The intense wildfires currently burning in Northern California and elsewhere in the West remind everyone of both the immediate and long-term impacts of said events to people, private property, wildlife, and access to public land recreation.
Post Fire View from Multi-Use Trail - 2013 Rim Fire
QWR believes the recreation community has a responsibility to do their part in helping prevent the accidental start of a wildfire.
As you know, extreme wildfires can have an immediate impact on OHV recreation with implementation of public access bans in the burn area for periods of one year or longer. They also destroy management tools such as trail delineators, signs, kiosks, and campground facilities. Costly soil erosion and water quality trail structures can often be obliterated in the initial attack by dozers blading fire lines around the blaze.
Post Fire Closure to All User Groups - 2012 Mill Fire
In the link below, the U.S. Forest Service has some excellent advice on how the recreation community can follow simple steps to help reduce the accidental start of a wildfire.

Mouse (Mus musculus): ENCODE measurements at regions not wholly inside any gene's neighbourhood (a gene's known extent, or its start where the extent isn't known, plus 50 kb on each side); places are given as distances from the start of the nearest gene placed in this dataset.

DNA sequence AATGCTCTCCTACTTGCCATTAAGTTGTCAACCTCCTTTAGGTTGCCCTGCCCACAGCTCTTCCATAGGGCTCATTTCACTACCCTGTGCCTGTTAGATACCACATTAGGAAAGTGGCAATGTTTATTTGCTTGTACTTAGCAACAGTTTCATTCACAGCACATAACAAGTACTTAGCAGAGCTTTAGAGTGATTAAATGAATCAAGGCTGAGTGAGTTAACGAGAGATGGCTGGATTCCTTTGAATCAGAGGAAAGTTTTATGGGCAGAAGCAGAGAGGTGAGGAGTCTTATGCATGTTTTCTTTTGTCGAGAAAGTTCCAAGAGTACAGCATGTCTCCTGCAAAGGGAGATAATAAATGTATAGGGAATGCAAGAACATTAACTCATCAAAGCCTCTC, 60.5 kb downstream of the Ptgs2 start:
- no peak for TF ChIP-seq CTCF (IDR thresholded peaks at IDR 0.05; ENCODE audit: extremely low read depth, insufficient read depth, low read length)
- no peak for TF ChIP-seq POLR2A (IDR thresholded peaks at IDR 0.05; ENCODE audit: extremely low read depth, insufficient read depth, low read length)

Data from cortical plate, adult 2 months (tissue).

LINK TO FS FIRE PREVENTION
QWR is also engaged with the FireScape Mendocino (part of the Fire Learning Network) which supports managed or prescribed fire as an important tool to reduce the potential for larger more intense wildfires and/or to improve forest health.
LINK TO PRESCRIBED FIRE
LINK TO FIRESCAPE MENDOCINO
SPECIFIC TIPS FOR OHV RECREATIONISTS
QWR wants to remind OHV enthusiasts to follow the recommendations from the BLM and other land management agencies to… “Never park a vehicle over dead grass; the catalytic converter can ignite the vegetation…”
QWR also strongly supports the proper use of a well-maintained USDA Forest Service Approved spark arrestor when operating an OHV on public lands.
Link to Forest Service Spark Arrestor Guide
Another suggestion for operating an OHV during the fire season is for the operator to remove any vegetation that has gotten trapped in the vehicle frame or body. Our land management friends in Canada produced a short and informative video about the need to rid our vehicles from any buildup of dead grass or other vegetative debris when out on the trail.
ESRD Alberta Canada PSA
QWR believes that OHVs can be operated safely during the summer months if riders and operators follow many of the common sense regulations and guidelines that will help prevent wildfires and allow us to continue our recreational activities on public lands.
Again, QWR believes that trail enthusiasts have an increasingly important role in regards to prevention of large/intense wildfires and support for increased fuel reduction/forest health programs and projects on private and public lands.